Survey of refractive errors among Buddhist scripture, Dhamma-Bali and regular school of Buddhist novices in the Bangkok metropolitan area

Nanthavisit, U.; Sornchai, J.; Jenchitr, W.

Journal of the Medical Association of Thailand 91 Suppl. 1: S24-S29


ISSN/ISBN: 0125-2208
PMID: 18672587
Document Number: 15122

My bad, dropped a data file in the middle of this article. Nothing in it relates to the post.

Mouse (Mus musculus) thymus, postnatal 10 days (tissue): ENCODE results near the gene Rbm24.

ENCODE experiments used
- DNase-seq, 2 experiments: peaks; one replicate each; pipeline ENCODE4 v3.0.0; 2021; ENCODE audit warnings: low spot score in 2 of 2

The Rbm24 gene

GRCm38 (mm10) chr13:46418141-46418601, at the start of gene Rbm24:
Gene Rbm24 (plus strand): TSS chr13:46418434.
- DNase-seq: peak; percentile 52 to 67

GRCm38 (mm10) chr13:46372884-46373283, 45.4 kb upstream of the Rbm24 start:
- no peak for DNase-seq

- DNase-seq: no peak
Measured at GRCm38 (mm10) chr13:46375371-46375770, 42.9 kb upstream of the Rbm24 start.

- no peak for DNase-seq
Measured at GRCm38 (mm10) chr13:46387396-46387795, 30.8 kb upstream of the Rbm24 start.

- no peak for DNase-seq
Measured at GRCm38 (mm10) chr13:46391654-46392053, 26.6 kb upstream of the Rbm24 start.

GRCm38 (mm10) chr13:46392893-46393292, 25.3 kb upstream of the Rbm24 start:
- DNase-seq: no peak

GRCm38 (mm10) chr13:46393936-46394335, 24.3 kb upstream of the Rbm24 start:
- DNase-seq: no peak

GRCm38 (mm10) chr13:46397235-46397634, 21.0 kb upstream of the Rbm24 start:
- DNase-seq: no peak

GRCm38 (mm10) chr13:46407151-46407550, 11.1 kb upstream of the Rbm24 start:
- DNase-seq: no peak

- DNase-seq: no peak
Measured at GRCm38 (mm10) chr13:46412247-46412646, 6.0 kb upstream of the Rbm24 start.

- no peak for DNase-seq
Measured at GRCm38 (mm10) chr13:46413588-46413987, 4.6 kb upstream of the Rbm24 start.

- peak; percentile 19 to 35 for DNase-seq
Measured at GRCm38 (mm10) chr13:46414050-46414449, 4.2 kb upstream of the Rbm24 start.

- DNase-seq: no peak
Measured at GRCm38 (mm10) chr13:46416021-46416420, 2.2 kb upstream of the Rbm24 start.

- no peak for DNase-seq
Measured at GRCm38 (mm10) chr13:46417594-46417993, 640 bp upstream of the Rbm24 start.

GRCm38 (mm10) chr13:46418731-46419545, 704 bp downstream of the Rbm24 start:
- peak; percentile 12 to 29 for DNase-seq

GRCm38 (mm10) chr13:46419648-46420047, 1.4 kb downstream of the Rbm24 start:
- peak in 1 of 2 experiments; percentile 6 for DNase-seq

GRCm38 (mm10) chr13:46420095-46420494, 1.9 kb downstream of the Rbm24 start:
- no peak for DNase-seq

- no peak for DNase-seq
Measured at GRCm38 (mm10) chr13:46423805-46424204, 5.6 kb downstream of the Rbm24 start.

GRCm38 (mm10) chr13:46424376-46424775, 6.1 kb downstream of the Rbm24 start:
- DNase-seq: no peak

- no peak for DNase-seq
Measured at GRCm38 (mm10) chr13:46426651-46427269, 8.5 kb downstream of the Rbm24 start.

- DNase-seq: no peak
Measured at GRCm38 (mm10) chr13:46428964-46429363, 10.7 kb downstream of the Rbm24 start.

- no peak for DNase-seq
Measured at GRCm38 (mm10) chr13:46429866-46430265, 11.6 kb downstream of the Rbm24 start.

Refractive errors that affect learning are common eye problems in children. Eye-screening for refractive errors in the children population is accepted as a cost-effective method in the prevention of such problems. The Department of Ophthalmology, Priest Hospital, conducted a visual screening program for the novices of the Buddhist Scripture Schools. To conduct the visual screening, evaluate eye health status and ocular abnormalities; to correct refractive errors among school novices of the Buddhist Scripture Schools. A survey of refractive errors was conducted in 76 Buddhist Scripture schools in the Bangkok Metropolitan area between October 2005 and September 2007. The novices whose ages were between 9 and 20 years were included in the present study. Refraction and eye examinations were performed by ophthalmic nurses, optometrists, and the health personnel team, resulting in novices with refractive errors receiving custom-made eyeglasses, without charge along with eye health education. The present survey was conducted during public holidays. Two thousand six hundred fifty eight novices of the Buddhist Scripture were initially screened, leading to refractive errors being identified and corrected in 498 (18.74 %) of the cases. Of the corrected cases, 465 (93.37 %) needed eyeglasses, with the most common cause of refractive error being myopia. Three hundred and thirteen (62.85 %) eye diseases were found in 158 (5.94 %) of the novices, with pterygium and pinguecula being the most common diseases found in 51 (32.27 %), and amblyopia (lazy eye) in seven (4.43 %), while 75.32% of the novices had good visual acuity with no eye disease. The authors suggested that the percentage of novices with amblyopia could be reduced to less than 4.43% if it were to be detected earlier From the present study, 498 (18.74 %) of the novices had refractive errors, and the 465 (93.37 %) of them needed and received eyeglasses. Furthermore, after having received the glasses, they reported that they were satisfied with a much better vision and ability to study in classes. Due to being in a low-age group, they had no serious eye diseases.

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